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Why Does Gravity Travel at the Speed of Light?


Two neutron stars collide; the resulting gravitational wave spread at the speed of light. (Credit: National Science Foundation/LIGO/Sonoma State University/A. Simonne)

Two neutron stars collide; the resulting gravitational wave spread at the speed of light. (Credit: National Science Foundation/LIGO/Sonoma State University/A. Simonne)

The dead cores of two stars collided 130 million years ago in a galaxy somewhat far away.

The collision was so extreme that it caused a wrinkle in space-time — a gravitational wave. That gravitational wave and the light from the stellar explosion traveled together across the cosmos. They arrived at Earth simultaneously at 6:41 a.m. Eastern on August 17.

The event prompted worldwide headlines as the dawn of “multimessenger astronomy.” Astronomers had waited a generation for this moment. But it was also the first-ever direct confirmation that gravity travels at the speed of light.

The Speed of Gravity

We all know light obeys a speed limit — roughly 186,000 miles per second. Nothing travels faster. But why should gravity travel at the same speed?

That question requires a quick dive into Albert Einstein’s general relativity, or theory of gravity — the same theory that predicted gravitational waves a century ago.

Einstein overthrew Isaac Newton’s idea of “absolute time.” Newton thought time marched onward everywhere at an identical pace — regardless of how we mortals perceived it. It was unflinching. By that line of thinking, one second on Earth is one second near a black hole (which he didn’t know existed).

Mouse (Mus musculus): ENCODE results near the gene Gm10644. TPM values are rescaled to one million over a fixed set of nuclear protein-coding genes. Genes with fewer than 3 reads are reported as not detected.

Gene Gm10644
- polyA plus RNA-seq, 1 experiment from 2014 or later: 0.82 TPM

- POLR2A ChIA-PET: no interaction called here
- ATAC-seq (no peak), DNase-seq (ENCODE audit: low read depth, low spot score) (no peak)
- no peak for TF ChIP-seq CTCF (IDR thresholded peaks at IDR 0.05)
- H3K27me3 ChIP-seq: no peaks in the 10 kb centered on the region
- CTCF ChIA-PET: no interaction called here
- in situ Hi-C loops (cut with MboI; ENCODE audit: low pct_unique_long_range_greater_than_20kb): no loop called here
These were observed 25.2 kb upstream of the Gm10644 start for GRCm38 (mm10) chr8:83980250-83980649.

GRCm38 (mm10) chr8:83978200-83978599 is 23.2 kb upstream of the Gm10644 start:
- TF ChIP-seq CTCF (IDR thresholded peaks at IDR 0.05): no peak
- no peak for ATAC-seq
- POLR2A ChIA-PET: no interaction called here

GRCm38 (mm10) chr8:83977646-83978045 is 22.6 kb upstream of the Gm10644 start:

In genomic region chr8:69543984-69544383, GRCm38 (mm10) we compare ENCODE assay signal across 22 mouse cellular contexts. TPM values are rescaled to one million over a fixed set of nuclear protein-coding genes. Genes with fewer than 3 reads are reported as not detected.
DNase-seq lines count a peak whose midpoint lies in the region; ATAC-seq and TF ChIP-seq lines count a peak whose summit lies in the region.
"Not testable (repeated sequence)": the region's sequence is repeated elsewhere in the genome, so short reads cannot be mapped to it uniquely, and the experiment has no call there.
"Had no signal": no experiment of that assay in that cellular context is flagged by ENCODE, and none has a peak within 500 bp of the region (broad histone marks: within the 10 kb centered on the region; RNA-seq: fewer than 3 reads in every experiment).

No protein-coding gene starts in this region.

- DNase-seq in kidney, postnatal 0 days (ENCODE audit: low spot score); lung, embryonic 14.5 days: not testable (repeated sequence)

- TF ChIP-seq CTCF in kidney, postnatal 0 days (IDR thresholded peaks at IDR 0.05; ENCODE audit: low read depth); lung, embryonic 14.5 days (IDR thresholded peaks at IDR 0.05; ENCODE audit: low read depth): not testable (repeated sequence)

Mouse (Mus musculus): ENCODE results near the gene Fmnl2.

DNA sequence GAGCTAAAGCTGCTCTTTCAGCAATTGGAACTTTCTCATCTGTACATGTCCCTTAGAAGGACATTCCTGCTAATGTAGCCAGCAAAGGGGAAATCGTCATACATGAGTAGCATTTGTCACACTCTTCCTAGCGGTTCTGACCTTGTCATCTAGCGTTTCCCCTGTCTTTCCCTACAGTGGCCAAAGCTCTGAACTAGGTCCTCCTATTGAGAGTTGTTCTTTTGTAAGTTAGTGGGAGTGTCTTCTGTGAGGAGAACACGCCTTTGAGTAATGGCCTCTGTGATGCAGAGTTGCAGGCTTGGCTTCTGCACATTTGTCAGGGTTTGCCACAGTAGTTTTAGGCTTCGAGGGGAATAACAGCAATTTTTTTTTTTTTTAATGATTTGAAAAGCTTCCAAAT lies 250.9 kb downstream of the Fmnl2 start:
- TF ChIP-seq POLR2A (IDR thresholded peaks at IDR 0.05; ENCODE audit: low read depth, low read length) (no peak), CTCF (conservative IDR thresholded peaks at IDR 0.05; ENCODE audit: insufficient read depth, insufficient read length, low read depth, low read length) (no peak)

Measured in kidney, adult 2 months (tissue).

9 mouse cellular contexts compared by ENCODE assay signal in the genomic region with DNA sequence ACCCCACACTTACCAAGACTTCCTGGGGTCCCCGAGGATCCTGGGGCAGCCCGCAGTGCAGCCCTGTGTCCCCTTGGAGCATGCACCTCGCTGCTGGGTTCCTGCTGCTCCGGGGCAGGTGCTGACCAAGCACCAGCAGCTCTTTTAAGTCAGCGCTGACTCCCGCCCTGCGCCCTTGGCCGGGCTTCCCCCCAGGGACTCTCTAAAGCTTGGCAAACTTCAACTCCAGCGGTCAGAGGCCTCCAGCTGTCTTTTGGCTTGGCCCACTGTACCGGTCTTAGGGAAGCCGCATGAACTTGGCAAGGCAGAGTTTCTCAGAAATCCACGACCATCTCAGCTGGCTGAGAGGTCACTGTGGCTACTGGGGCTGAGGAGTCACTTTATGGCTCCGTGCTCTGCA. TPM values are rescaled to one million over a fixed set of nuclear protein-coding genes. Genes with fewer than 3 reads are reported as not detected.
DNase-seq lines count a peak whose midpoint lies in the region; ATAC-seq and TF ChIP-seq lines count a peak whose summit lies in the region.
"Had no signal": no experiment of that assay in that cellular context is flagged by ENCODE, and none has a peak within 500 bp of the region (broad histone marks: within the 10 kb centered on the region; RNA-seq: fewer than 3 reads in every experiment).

Newton also thought gravity acted instantaneously. Distance didn’t matter.

It’s All Relative

But then Einstein showed that time is relative. It changes with speed and in the presence of gravity. One of the ramifications of that is that you can’t have simultaneous actions at a distance. So information of any kind has a finite speed, whether it’s a photon — the light-carrying particle — or a graviton, which carries the force of gravity.

“In relativity, there is a ‘speed of information’ — the maximum speed that you can send information from one point to another,” says University of Wisconsin-Milwaukee physicist Jolien Creighton, an expert on general relativity and member of the LIGO team that first spotted gravitational waves.

Creighton explains that in electromagnetism, when you shake an electron, it creates a change in the electric field that spreads out at the speed of light. Gravity works the same way. Shake a mass and the change in the gravitational field — the gravitational wave — propagates at that same speed.

“So the fact that the speed of gravitational waves is equal to the speed of electromagnetic waves is simply because they both travel at the speed of information,” Creighton says.

There’s an easy way to picture this, too. Imagine the sun vanished right now. Earth wouldn’t just drift into space instantly. After eight minutes, Earth would go dark and simultaneously push off in a straight line.